BUENOS AIRES (Reuters) - The last phone call Colombian drug lord Pablo Escobar made before he was gunned down on a Medellin rooftop was to his son, and many thought Juan Pablo Escobar would follow in his father’s footsteps.
But 16 years later, he is asking his father’s victims for forgiveness by appearing in the documentary “Sins of My Father” that premiers this week at Argentina’s Mar del Plata film festival.
Juan Pablo Escobar fled Colombia in 1994, a year after his infamous father was shot dead by security forces. Since then he has led a quiet life as an architect in Buenos Aires under the name Sebastian Marroquin.
“As members of the Escobar family, we have to accept responsibility for what happened and ask for forgiveness for everything Colombia suffered because of my father’s crimes,” Marroquin told Reuters.
Marroquin, 32, said he decided to throw off the veil of anonymity in an effort to bring reconciliation to his homeland, where security forces continue to battle cocaine-smuggling gangs who stepped in to fill the void left by the big cartels of the 1980s and 1990s.
In the film “Sins of My Father,” Marroquin tells the story of the drug lord and meets the sons of two of his most high-profile victims: former Justice Minister Rodrigo Lara Bonilla and presidential candidate Luis Carlos Galan.
Lara and Galan dared to confront Escobar about his drug smuggling, and paid with their lives. Galan’s oldest son said meeting Escobar’s son in Bogota had helped his family find closure.
“We felt very nervous and uncomfortable at first ... but in the end we felt relieved and freed from feelings of anger,” Claudio Galan explained. “We thank him for this.”
Pablo Escobar was the boss of one of the world’s most powerful criminal organizations and Colombia’s most-wanted fugitive.
Thousands of people were killed in violence unleashed by his Medellin cartel. Escobar’s fortune reached more than $3 billion, according to Forbes.
The film gives a glimpse into Escobar’s family life, with Marroquin recalling how the cocaine kingpin read bedtime stories to his younger sister and taught him to ride a bike.
He also describes the family’s multimillion dollar homes, the trips around the world, and how his father selected had more than 200 exotic animals flown to his ranch, Hacienda Napoles.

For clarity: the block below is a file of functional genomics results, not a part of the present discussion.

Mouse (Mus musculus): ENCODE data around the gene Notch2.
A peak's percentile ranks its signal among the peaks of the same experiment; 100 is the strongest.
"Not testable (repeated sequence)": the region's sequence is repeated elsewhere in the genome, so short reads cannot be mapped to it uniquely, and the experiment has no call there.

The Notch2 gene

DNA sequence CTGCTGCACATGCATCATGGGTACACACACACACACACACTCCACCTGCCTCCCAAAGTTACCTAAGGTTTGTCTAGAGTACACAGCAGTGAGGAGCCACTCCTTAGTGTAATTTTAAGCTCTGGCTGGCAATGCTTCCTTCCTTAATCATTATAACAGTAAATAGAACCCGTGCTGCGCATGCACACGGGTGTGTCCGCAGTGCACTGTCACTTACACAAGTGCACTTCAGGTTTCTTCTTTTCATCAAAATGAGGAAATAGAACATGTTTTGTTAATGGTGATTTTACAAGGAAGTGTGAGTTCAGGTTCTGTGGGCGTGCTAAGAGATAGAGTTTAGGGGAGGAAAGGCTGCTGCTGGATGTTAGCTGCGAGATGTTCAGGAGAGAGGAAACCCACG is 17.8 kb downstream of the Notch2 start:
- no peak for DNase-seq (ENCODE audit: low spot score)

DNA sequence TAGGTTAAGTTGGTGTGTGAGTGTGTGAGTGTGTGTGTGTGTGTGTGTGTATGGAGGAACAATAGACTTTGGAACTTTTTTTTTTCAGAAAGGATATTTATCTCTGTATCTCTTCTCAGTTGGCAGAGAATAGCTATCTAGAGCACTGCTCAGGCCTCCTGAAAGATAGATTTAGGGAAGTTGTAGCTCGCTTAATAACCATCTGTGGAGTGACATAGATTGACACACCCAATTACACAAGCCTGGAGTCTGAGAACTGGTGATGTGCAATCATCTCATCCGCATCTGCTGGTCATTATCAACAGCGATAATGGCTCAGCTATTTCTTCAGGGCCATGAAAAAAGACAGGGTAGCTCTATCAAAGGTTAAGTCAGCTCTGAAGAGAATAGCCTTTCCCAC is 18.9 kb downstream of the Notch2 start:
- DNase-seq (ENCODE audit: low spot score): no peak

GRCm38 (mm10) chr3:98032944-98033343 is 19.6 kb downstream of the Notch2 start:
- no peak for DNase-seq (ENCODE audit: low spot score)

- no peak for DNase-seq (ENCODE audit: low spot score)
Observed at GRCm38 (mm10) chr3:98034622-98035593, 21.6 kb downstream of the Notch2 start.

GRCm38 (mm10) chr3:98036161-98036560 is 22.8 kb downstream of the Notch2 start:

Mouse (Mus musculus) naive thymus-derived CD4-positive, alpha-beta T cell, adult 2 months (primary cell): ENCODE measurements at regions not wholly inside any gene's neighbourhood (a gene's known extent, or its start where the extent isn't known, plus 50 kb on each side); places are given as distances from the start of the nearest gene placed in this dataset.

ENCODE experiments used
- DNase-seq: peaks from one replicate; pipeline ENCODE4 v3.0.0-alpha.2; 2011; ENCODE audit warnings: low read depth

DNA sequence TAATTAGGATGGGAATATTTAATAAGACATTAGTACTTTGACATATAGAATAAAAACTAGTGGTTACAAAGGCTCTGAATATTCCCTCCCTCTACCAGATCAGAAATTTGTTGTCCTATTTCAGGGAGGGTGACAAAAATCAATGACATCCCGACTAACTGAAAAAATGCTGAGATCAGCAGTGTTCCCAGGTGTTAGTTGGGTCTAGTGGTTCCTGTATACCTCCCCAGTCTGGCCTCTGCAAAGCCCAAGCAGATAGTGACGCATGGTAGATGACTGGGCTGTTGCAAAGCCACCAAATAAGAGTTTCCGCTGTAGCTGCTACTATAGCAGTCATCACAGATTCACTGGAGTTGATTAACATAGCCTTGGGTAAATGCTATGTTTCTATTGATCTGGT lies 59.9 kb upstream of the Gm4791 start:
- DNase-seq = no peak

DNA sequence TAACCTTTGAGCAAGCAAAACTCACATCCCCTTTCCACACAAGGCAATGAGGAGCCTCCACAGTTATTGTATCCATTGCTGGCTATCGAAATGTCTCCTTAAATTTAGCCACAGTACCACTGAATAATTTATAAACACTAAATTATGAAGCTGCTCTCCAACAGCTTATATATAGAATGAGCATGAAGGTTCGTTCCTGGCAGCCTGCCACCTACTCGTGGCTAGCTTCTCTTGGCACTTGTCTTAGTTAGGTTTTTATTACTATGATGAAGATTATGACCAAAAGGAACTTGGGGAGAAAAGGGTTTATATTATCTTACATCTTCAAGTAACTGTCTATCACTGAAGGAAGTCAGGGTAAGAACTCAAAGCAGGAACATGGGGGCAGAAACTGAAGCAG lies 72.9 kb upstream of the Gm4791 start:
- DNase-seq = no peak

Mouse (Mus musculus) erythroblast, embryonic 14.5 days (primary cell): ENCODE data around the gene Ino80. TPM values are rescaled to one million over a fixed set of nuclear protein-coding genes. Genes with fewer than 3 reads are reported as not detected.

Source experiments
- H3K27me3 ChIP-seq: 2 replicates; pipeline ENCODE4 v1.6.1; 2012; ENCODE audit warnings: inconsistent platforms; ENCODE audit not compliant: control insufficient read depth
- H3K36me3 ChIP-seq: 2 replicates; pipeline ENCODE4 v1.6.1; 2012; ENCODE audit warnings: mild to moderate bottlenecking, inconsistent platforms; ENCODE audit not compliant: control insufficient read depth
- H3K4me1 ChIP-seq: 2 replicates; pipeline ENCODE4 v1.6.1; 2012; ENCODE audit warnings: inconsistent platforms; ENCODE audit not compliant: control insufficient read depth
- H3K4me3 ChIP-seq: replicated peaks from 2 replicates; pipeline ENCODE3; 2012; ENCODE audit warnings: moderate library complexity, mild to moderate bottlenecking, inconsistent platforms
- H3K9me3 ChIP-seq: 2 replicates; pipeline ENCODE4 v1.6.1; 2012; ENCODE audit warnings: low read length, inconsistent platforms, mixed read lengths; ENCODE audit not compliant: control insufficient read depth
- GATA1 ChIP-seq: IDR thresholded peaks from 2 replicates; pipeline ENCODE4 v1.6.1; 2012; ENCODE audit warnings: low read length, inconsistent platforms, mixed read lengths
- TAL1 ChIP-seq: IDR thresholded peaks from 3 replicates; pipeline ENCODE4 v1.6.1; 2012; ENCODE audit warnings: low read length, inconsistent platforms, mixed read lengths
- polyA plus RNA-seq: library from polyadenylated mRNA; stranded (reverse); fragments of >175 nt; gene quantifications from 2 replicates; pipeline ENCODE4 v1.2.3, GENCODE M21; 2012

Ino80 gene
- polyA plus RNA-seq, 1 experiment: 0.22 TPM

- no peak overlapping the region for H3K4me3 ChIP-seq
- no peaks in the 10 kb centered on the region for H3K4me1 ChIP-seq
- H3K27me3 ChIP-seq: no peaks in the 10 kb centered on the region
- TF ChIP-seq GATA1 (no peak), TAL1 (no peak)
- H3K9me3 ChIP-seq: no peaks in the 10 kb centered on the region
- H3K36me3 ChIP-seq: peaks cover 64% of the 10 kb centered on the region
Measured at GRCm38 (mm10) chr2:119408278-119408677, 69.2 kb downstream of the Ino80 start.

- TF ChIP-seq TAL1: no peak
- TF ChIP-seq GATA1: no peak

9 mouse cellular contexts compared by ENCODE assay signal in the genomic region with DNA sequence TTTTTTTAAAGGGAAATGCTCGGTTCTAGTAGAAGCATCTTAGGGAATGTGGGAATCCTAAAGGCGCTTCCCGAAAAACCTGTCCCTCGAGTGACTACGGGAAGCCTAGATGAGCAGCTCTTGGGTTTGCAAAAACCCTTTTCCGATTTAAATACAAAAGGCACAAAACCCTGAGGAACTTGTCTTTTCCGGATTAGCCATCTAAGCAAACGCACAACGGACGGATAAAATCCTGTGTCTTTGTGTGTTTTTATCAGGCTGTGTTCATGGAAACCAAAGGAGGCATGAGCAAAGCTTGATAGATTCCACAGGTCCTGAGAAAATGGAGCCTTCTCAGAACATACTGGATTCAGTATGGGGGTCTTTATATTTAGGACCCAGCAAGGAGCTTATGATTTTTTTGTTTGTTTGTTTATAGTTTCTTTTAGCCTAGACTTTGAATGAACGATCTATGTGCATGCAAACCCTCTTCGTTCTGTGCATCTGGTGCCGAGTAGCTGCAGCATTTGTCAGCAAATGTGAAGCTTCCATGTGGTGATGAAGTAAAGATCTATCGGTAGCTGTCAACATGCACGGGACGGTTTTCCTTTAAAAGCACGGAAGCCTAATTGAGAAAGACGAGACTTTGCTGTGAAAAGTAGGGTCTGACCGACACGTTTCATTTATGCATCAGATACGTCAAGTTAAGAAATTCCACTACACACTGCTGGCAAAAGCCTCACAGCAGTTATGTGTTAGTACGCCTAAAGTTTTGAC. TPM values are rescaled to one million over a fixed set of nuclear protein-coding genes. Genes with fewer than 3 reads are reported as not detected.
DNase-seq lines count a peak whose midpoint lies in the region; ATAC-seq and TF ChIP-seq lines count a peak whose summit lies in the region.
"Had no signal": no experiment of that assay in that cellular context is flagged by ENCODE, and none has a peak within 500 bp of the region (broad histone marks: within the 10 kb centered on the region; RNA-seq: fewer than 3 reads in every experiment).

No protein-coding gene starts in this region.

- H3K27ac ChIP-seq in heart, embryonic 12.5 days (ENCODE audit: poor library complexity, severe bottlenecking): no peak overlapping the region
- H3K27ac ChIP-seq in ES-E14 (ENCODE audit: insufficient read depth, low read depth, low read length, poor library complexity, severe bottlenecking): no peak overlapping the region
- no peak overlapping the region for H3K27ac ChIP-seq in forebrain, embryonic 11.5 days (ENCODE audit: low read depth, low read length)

“I felt like I had been born in Disneyland and I enjoyed all that magic, but it didn’t last,” he said.
Everything changed when Escobar ordered Lara’s killing. The next day the family escaped to Panama and later went into hiding in Honduras.
When they returned to Colombia they feared they would be kidnapped or killed by the drug lord’s many enemies. Marroquin said life became unbearable as security forces tightened the net around him in the years before his killing.
During one raid, the family was forced to live off a pot of tripe that was going moldy for more than a week despite having $2 million in cash stuffed into their luggage.
“It made you realize drug money can’t save you,” Marroquin said. “We were starving with $2 million next to us and we couldn’t even buy a pound of rice.”
A tough state crackdown has improved security in Colombia in recent years, but murders and kidnappings linked to the drugs business continue to plague the world’s top cocaine supplier more than 15 years after Escobar’s death.
Marroquin hopes the movie will foster dialogue in the Andean nation.
“There’s a point where preserving my life isn’t as important as fighting for something larger,” Marroquin said. “I might be a dreamer, but I’ve done this because of that conviction.”
Editing by Helen Popper and Patricia Reaney